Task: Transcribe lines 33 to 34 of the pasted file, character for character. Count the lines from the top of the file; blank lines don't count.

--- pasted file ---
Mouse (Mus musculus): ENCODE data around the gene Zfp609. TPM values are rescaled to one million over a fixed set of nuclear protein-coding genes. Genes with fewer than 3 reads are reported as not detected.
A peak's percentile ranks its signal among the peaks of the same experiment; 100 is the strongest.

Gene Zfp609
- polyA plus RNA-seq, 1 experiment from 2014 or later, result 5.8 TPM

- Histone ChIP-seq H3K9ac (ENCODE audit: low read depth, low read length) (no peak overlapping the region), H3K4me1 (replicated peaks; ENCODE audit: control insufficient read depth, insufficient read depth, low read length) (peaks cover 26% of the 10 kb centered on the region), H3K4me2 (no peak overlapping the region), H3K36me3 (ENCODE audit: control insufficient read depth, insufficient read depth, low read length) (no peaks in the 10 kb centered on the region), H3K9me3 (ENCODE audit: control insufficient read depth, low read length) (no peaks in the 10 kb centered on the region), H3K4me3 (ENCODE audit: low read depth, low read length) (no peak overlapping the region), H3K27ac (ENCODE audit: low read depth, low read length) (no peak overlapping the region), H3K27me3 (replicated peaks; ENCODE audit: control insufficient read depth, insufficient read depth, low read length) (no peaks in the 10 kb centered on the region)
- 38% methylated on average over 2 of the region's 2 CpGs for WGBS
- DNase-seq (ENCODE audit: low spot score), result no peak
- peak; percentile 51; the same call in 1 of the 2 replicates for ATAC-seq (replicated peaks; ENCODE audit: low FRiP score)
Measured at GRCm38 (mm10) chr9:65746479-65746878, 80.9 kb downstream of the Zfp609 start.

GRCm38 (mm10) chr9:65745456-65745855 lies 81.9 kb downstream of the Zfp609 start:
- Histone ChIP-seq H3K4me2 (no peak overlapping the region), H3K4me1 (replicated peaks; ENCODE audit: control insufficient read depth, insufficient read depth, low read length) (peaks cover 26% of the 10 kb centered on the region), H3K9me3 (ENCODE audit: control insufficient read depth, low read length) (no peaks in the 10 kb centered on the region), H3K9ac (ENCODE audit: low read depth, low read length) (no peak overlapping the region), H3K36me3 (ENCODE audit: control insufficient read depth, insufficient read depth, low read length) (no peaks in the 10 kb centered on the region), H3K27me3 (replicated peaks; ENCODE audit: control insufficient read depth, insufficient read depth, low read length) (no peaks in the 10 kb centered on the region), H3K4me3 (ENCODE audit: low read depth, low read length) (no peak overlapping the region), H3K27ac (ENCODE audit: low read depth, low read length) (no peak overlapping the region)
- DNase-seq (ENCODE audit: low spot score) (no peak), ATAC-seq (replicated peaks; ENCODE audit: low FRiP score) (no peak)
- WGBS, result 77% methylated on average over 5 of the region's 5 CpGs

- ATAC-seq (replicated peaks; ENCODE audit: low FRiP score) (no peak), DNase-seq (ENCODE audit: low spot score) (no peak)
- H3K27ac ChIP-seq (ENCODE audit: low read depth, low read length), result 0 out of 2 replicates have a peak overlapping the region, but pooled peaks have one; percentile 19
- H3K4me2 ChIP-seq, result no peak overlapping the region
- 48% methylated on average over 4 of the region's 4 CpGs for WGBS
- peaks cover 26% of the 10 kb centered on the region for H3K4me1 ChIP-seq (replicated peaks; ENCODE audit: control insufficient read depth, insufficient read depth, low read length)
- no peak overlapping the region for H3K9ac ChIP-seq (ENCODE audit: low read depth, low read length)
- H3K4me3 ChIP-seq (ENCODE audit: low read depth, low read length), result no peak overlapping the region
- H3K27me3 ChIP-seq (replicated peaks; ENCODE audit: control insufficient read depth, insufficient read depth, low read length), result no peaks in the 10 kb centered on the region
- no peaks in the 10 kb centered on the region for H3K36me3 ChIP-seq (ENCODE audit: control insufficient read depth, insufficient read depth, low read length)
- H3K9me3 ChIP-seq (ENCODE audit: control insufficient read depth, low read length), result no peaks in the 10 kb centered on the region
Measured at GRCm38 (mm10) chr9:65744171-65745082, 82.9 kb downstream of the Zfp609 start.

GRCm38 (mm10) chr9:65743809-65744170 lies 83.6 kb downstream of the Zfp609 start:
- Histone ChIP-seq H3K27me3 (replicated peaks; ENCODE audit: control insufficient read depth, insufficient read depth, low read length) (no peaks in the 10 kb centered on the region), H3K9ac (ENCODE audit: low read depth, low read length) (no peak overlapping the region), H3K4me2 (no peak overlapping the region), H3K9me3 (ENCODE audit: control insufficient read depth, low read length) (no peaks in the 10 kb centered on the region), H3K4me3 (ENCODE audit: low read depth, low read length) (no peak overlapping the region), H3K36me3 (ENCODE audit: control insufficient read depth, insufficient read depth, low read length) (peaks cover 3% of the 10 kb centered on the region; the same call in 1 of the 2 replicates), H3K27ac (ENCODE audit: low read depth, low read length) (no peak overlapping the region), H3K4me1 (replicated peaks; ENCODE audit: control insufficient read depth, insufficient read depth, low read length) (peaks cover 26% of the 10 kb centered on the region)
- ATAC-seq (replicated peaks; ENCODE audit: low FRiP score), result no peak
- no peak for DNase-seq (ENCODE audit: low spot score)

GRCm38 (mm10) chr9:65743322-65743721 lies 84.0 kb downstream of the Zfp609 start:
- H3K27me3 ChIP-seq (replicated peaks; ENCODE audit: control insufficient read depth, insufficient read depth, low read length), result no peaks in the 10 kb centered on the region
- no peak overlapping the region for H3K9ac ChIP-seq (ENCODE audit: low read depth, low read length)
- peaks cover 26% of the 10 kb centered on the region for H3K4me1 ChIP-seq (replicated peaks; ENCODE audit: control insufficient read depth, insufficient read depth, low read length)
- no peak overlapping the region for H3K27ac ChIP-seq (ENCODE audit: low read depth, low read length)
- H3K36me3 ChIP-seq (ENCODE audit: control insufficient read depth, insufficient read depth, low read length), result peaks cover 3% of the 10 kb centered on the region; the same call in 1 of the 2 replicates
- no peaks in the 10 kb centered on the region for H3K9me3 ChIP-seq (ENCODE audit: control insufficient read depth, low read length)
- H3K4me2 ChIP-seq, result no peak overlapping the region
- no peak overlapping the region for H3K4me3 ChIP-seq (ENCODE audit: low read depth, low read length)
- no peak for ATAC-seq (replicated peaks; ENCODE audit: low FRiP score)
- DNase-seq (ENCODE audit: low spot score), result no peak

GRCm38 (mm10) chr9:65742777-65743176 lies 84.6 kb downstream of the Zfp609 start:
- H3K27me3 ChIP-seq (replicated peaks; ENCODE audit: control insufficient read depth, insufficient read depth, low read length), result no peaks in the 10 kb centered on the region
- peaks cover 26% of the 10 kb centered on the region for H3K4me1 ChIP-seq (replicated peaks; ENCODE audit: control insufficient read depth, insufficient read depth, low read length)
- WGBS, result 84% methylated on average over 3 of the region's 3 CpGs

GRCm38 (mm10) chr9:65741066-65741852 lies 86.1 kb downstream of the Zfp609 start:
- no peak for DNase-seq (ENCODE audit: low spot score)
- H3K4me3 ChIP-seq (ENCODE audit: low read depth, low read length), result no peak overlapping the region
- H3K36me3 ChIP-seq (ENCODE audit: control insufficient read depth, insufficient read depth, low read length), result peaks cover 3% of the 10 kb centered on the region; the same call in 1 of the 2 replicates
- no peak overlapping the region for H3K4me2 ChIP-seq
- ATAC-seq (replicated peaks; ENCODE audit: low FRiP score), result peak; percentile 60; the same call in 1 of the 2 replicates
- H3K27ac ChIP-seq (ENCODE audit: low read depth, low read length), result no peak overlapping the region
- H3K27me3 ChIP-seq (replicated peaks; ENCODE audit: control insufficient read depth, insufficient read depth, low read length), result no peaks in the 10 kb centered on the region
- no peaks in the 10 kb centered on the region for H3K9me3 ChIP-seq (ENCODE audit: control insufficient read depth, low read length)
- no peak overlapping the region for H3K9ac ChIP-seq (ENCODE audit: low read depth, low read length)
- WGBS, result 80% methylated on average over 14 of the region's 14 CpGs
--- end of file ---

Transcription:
- no peak overlapping the region for H3K27ac ChIP-seq (ENCODE audit: low read depth, low read length)
- H3K36me3 ChIP-seq (ENCODE audit: control insufficient read depth, insufficient read depth, low read length), result peaks cover 3% of the 10 kb centered on the region; the same call in 1 of the 2 replicates